Just as any place on land, so does the sea hold its tales of ghosts and paranormal phenomena. At the southern end of the North Sea lying 6 miles (10 km) off the Deal coast of Kent, England is a 10-mile stretch of sandbank known as the Goodwin Sands. It is an area notorious for being a dangerous passage for ships in the English Channel, with treacherous, constantly shifting sands, tides, and currents, which in addition to its location by a major shipping lane have caused it to rack up around 2,000 shipwrecks. Considering this ominous history, the area has long been home to stories of various ghost ships said to prowl the area.
One of these is a vessel with a tragic history revolving around love, infatuation, and revenge. The story goes that on February 13, 1748, a three mast schooner called the Lady Lovibond set out from Kent on its way towards Oporto, Portugal. It was a joyous occasion, as the captain, Simon Reed, was taking his new wife Annetta on a honeymoon cruise, along with various friends, family, and the bridal party. As they made their way along the Thames and out to sea towards their final destination celebrations were in high gear, with a lot of partying going on celebrating the new marriage. It seemed that everyone was happy, except for one man named John Rivers. Rivers had been Reed’s friend and even his best man at his wedding, but the problem was that he was also secretly infatuated with Annetta, and was seething with jealousy at the wedding and the cruise they were on to celebrate it.
The story goes that Rivers eventually sort of snapped and knocked the captain out as he was steering the ship. The bitter, rage-fueled Rivers then steered the ship out into the Goodwin Sands, where it did what many ships before it had done and wrecked. The tragic wreck would send the Lady Lovibond to the bottom of the sea and kill all aboard. It was tragic, but soon the disaster faded from memory. However, it seems that the Lady Lovibond was perhaps not as gone as everyone thought.
Exactly 50 years later, of February 13, 1798, the Edenbridge, captained by a James Westlake, was passing through the area when they came across a three-masted schooner headed towards them through fog. It was reported that the sounds of festive celebration could clearly be heard coming from it, and it passed so close that they feared a collision. At the same time, a nearby fishing trawler also saw the vessel, and both skippers looked on in horror as this ship full of laughing, cheering revelry smashed upon the sand and began breaking apart. A rescue vessel was sent to try and save the passengers, but when they reached the spot, the schooner suddenly vanished into thin air, leaving no wreckage or bodies behind, as if it had never existed at all.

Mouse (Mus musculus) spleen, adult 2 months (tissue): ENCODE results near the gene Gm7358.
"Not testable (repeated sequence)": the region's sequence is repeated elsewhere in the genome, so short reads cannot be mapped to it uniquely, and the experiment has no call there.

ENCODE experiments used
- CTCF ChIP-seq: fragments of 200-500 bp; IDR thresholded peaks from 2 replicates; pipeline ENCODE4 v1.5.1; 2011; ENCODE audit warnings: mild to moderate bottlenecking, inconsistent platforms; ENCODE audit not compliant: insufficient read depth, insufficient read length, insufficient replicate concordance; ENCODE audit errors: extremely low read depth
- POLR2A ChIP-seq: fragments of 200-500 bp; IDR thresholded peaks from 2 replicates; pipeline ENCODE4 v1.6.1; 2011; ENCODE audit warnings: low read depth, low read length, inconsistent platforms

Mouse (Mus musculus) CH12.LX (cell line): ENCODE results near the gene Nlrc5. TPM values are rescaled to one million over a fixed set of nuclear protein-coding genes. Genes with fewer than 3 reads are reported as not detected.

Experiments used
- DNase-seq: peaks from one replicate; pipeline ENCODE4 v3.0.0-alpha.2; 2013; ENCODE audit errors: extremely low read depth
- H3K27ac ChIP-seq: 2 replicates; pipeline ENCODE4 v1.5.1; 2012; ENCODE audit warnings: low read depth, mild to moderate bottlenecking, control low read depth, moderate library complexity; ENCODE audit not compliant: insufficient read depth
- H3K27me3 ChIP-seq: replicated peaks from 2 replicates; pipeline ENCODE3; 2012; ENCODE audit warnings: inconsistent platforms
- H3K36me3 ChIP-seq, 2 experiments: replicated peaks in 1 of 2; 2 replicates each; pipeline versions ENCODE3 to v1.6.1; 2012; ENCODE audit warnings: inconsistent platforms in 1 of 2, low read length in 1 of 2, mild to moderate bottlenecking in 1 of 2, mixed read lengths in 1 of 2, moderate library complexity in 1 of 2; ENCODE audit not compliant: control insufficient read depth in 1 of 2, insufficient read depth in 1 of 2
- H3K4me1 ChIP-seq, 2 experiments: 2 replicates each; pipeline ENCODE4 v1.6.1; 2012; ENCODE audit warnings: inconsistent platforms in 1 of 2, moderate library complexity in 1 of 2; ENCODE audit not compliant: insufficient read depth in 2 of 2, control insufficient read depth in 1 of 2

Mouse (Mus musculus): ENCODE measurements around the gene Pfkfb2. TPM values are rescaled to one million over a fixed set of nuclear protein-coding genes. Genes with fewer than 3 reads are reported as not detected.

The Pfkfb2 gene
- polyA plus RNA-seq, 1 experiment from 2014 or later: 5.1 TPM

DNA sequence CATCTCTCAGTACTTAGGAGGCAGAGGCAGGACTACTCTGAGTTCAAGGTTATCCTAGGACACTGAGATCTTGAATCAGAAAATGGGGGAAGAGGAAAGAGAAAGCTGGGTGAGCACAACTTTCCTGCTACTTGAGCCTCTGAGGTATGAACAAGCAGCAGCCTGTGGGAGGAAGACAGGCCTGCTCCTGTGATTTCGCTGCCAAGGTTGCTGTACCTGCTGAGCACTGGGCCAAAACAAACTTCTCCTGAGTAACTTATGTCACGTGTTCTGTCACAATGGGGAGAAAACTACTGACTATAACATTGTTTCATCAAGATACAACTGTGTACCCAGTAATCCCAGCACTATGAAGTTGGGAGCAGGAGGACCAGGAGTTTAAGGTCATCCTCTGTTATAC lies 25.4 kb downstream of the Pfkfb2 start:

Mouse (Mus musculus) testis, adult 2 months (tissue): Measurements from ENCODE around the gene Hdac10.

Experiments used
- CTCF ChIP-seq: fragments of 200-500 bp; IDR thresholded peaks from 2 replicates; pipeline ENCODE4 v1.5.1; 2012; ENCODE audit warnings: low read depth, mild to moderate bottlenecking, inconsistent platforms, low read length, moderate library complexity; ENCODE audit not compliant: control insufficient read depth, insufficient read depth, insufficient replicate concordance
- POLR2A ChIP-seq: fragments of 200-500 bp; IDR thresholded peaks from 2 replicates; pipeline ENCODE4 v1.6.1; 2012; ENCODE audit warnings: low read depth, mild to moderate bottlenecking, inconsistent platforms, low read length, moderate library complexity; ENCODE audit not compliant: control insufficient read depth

Another 50 years passed and on February 13, 1848 a three-masted schooner was once again seen to crash upon the sands, only to vanish into thin air. This happened yet again, every 50 years, until the last recorded sighting in 1948. On this occasion a Captain Bull Prestwick sighted the phantom vessel and reported that it looked completely solid and real except for being bathed in an eerie glow. There is no known sighting after this, despite the legend being so popular by that time that droves of people turned up at the sand in February of 1998 hoping to see the ghost ship. No contemporary records of the ship or its supposed sinking have been found, so it is hard to know how much of the legend is true or even if the Lady Lovibond was ever even real at all, but whether this is a genuine paranormal phenomenon or just a myth and urban legend it is still spooky, indeed.
If this is a real haunting of some sort, then why should it be that this particular place should have a spectral ship attached to it? After all, there are many places in the world with shipwrecks that don’t have such tales. Is there some inherit quality of the place itself that holds these forces to it? The case of the Lady Lovibond could be the result of what is often called a “residual haunting,” meaning that rather than an actual free roaming spirit, it is more like an image on film, somehow imprinted upon this place to play again and again like a video on a loop. The fact that it is always seen smashing itself on the rocks to break apart over and over is typical of this sort of haunting, which typically involves the person or object mindlessly going through the same motions as in life, oblivious to the surroundings. It also fits in with some of the other lesser known ghost ships seen at the Goodwin Sands. For instance, there is the British merchant steamship the SS Montrose, which drifted onto the Goodwin Sands and wrecked in 1914 and has been seen ever since replaying that tragedy. Adding to the list is the SS Violet, a cross-Channel paddle steamer that was blown off course into the sands by a snowstorm and appears sporadically in an actual spectral snowstorm to crash and sink. Are these all just images of the past etched into this pace to be projected like film onto a screen?
There is no agreed upon mechanism for how a residual haunting might work. Ideas range from that it is some feature of the landscape or make-up of the geology that causes it to the idea that places with such hauntings lie on some Earth energy line, but there is no way to know if it is even a real phenomenon or not, let alone how it works. Perhaps it is something about the shifting sands here, or the fact that there is so much death and tragedy orbiting this place. Or maybe it is just pure legend and a piece of spooky lore. We can only guess, and for now these ghosts ships seem to cruise about past our understanding.